Translator Disclaimer
1 December 2000 Use of Coarse Woody Debris by the Plant Community of a Hawaiian Montane Cloud Forest
Author Affiliations +
Abstract

Many species of woody plants in Hawaiian montane forests germinate on nurse logs or epiphytically, often developing aerial roots. This study investigated the role of fallen logs, wood fragments, and other forms of coarse woody debris (CWD; 35 cm diam.) in providing habitat for woody species in a forest with waterlogged soils. Oxidation-reduction potentials (Eh) of root mats and nurse logs (−70.1 to 278.6 mV) were higher than the underlying soil horizons (−203.6 to −128.1 mV). CWD volume varied between 135.9 and 427.9 m3/ha. Live basal area varied between 18.4 and 29.7 m2/ha and increased with total CWD volume. Seedling and sapling abundances on nurse logs were correlated with moss coverage and decomposition class. Moss coverage was the only significant predictor of seedling density on nurse logs, whereas moss coverage and log volume were important for predicting sapling density. The proportion of woody plants established on logs was higher than in a younger Hawaiian montane forest site with well-drained soils.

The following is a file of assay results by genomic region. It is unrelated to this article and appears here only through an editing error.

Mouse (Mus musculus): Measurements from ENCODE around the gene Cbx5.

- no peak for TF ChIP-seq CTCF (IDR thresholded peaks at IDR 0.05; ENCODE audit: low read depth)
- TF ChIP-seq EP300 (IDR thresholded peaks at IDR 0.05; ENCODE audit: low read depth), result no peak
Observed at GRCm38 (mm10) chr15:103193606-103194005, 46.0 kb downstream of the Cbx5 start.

Louis S. Santiago "Use of Coarse Woody Debris by the Plant Community of a Hawaiian Montane Cloud Forest," BIOTROPICA 32(4), 633-641, (1 December 2000). https://doi.org/10.1646/0006-3606(2000)032[0633:UOCWDB]2.0.CO;2
Published: 1 December 2000
JOURNAL ARTICLE
9 PAGES

This article is only available to subscribers.
It is not available for individual sale.
+ SAVE TO MY LIBRARY

SHARE
ARTICLE IMPACT
RIGHTS & PERMISSIONS
Get copyright permission
Back to Top